A similar fate is in store for ABC's new Monday night drama "Conviction," which is averaging a 0.9 in the demo in C3, about 30% shy of what former time slot occupant "Castle" rang up a year ago. Five episodes in, the Hayley Atwell legal drama was very pointedly denied a full-season order. (ABC let that bit of news slip on Election Day, when the nation's attention was fixed on more urgent matters.) Since then, ABC has all but ceased promoting "Conviction," airing just one 15-second teaser for the show during the Nov. 14 installment of its lead-in, "Dancing with the Stars."

Also on the virtual "Do Not Resuscitate" list are the CW's supernatural drama "Frequency" and the presciently-titled doomsday lark "No Tomorrow." Neither show was given a full-season order, a dubious distinction at a network where extensions for fall newcomers is practically a given. In the previous five seasons, only the 2012 dramedy "Emily Woods, M.D." failed to earn a back-nine order.

Eight days after their final credits roll, "Frequency" and "No Tomorrow" will become available in their entirety on Netflix, where they'll get another chance to build an audience. It's a long shot: Even with a good deal of network promotion, "Frequency" is averaging just 1.06 million viewers and a 0.3 in the 18-to-49 demo, while "No Tomorrow" is drawing 900,000 viewers and a 0.3. That either would suddenly blow up on Netflix is hard to imagine. Moreover, it's hard to see how the CW would even verify such an unlikely turn of events. Netflix famously refuses to disclose its usage stats, and its chief content officer, Ted Sarandos, has characterized third-party attempts to measure its ratings as "remarkably inaccurate."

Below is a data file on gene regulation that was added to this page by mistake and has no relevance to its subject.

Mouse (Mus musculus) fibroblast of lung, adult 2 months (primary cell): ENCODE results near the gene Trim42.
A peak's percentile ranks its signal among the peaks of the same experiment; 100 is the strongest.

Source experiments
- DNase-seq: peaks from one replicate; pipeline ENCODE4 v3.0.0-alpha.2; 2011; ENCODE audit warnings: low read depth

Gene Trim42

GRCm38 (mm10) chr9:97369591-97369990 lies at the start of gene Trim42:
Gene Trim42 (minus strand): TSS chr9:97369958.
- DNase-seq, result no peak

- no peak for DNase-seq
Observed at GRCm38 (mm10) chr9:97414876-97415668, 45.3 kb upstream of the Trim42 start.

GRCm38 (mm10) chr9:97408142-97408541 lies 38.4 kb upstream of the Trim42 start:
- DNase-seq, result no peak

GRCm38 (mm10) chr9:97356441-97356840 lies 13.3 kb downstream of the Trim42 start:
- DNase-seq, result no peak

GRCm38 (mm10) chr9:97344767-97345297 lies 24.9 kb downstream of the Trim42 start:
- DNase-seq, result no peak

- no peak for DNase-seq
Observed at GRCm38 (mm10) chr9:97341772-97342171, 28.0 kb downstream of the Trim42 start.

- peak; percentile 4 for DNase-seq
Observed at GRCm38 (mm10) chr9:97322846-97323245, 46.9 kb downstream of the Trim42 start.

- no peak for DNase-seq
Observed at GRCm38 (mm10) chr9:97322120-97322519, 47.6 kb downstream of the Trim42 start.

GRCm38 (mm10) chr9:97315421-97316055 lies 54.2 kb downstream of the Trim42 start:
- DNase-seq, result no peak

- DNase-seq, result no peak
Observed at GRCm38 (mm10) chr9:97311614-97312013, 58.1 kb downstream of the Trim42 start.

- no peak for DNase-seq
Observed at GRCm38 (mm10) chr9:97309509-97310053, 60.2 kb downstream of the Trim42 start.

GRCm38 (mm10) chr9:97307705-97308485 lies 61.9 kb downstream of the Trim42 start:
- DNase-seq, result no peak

"Notorious," "Conviction," "Frequency" and "No Tomorrow" have next to no chance of returning next fall, no matter how disinclined the networks are to come right out and say that they're all dead shows walking. As evidenced by a quintet of series pared down last season -- "Minority Report," "Blood & Oil," "Second Chance," "The Player" and "Truth Be Told" -- a trimmed order for a drama is tantamount to an ultimate dismissal. And unless a show is intentionally capped at 10 episodes ("The Catch") or 13 ("Lucifer," "The Good Place") prior to its launch date, failure to secure an extended order almost always proves to be a harbinger of doom.

No rush
But the stifled ABC dramas, "Frequency" and "No Tomorrow" are also all expected to complete their respective seasons in primetime.